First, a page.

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The Baum test, (also known as the "Tree test" or, in other countries, the "Koch test") is a projective test that is used extensively by psychologists around the world. It is employed as a method of analyzing an individual's personality and underlying emotional history.
The Baum test was developed by Swiss vocational guidance counsellor Charles Koch in 1952. It was developed with the influence of a colleague who specialized in mythology.
There are two parts to the Baum test. First, the patients are asked to draw a broad-leaved tree on a standard 8.5″ × 11″ blank sheet of paper. There are cases where the patients are also asked to write a short essay about the drawn tree. A psychologist or a psychiatrist will then evaluate the different aspects of the tree drawing as well as the individual's behavior /comments while completing the test. The evaluation is based on standard criteria and scored from "very immature" to "very mature" while the essay is graded from advanced, normal, and backwards.
A tree is selected as the object to be drawn because trees serve as an important element in mythologies all over the world. Additionally, trees are a nonthreatening element that allow for a wide range of adaptation. It is suggested by some psychologists (e.g. J.H. Plokker) that the type of tree an individual draws relates to the structure of the psyche or unconscious itself or that it symbolizes one's personality as it can project self-image.
Forms of analysis
Two forms of analysis are used to evaluate and interpret the Baum test. The global structure analysis views the tree as a whole, such the tree's overall size and location on the paper. The internal structure analysis focuses on the finer details of the tree. There are 59 detail oriented aspects of the tree drawing that are used to evaluate an individual's thoughts or feelings including roots, trunk, branches, crown, leaves, knots, shading, symmetry, archetypal features etc.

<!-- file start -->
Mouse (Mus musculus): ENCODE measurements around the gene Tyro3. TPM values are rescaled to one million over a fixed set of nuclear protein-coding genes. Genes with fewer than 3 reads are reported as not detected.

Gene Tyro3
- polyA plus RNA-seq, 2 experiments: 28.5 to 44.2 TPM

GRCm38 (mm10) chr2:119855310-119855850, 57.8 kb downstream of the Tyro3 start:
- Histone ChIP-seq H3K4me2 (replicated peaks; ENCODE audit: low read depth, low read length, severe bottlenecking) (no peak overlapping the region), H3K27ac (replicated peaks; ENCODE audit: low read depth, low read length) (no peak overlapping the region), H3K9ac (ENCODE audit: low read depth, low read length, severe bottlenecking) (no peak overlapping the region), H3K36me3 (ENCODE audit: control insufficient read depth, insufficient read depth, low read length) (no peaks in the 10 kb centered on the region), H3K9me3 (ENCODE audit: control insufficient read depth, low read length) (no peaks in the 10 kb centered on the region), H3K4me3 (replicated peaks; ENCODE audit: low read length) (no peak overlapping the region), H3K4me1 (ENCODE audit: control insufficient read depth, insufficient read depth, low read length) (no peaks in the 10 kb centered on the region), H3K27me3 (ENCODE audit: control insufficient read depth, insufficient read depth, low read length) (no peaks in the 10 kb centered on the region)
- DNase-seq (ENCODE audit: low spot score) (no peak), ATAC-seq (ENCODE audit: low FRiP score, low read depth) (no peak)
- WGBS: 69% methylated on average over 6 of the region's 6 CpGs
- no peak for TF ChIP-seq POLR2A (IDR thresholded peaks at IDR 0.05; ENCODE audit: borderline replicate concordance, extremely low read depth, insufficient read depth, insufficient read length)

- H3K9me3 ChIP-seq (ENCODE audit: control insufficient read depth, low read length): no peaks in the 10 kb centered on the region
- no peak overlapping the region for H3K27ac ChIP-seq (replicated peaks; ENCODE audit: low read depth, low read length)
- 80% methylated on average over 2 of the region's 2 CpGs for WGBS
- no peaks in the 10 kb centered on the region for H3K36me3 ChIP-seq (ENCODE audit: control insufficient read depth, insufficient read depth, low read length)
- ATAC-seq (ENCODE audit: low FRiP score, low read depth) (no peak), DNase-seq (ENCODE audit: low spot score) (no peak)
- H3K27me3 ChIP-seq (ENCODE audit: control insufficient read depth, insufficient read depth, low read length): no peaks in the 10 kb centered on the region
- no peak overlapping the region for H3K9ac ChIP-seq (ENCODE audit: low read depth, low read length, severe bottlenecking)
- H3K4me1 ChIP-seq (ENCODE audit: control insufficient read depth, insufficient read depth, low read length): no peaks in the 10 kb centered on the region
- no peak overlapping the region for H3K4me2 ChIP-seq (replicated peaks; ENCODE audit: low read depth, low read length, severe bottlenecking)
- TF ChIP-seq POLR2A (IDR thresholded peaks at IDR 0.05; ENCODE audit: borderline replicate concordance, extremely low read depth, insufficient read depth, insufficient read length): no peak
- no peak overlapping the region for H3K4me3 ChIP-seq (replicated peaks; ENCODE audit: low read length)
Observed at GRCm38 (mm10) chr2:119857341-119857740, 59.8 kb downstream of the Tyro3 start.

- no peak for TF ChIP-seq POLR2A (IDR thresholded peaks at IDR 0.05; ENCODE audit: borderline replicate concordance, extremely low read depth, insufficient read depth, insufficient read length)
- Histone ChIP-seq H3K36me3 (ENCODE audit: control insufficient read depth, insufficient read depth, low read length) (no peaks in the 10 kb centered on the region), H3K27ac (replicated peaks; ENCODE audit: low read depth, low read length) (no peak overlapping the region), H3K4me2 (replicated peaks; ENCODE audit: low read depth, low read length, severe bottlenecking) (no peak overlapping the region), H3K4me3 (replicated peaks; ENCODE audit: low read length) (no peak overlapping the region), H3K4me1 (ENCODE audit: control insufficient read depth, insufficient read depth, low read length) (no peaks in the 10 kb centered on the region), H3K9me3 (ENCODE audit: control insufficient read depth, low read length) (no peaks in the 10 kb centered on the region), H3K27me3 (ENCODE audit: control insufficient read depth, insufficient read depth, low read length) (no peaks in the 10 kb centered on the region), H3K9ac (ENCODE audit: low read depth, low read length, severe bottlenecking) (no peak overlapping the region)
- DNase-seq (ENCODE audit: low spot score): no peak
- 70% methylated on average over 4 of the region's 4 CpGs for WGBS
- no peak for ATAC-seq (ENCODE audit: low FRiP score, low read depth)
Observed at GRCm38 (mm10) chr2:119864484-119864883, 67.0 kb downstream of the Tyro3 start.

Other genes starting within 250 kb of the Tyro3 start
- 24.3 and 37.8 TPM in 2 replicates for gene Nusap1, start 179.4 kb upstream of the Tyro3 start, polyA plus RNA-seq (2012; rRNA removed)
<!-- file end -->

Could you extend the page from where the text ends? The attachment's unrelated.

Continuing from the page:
Advantages and limitations
Advantages of the Baum test are that it can be administered quickly (usually 5–10 minutes), to a wide range of individuals, and it offers the clinician an opportunity to observe the patients motor skills.
Limitations of the Baum test are that it cannot be scored objectively. “One problem concerning the validity of the drawing technique is that researchers choose procedures that will no doubt result in nonsignificant findings. For example, they isolate one or a few indices from a figure drawing rating scale, taken completely out of context, and then attempt to correlate these indices with measure they view as excellent criterion variables, such as self-report inventories.”[This quote needs a citation] Additionally, the test typically not used on patients with very low IQs because their drawings tend to be quite meager.
- Large Baum: indicates self-confidence
- Small Baum: indicates a lack of self-confidence
- Big trunk: indicates straightforwardness and liveliness
- Small trunk: indicates weariness
- Deep Roots: indicates stability
- No Roots/Shallow roots: indicates a feeling of exclusion
- No Branches/Small Branches: indicates unsocial behavior
- Big Branches: indicates arrogance
- Large Leaves: indicates friendliness, social ability
- Small Leaves: indicates shyness
- Stevens, Michael; Wedding, Danny (2005). The Handbook of International Psychology. Routledge. ISBN 9781135941093.
- Corsini, Raymond J. (2001). The Corsini Encyclopedia of Psychology and Behavioral Science, Third Edition Vol. 2. New York: John Wiley & Sons. p. 695. ISBN 0471240974.
- Vogel, Friedrich (2000). Genetics and the Electroencephalogram. Berlin: Springer Science & Business Media. p. 156. ISBN 9783540655732.
- Allen, Rupert C. (2012). Psyche and Symbol in the Theater of Federico Garcia Lorca: Perlimplin, Yerma, Blood Wedding. Austin, TX: University of Texas Press. pp. 205. ISBN 978-0292764187.
- Article on Baum test (in German)
- Baum Forms and Their Meanings: A Case Study
- Agamic Psychology: The Baum Test and Hermeneutic Semiotics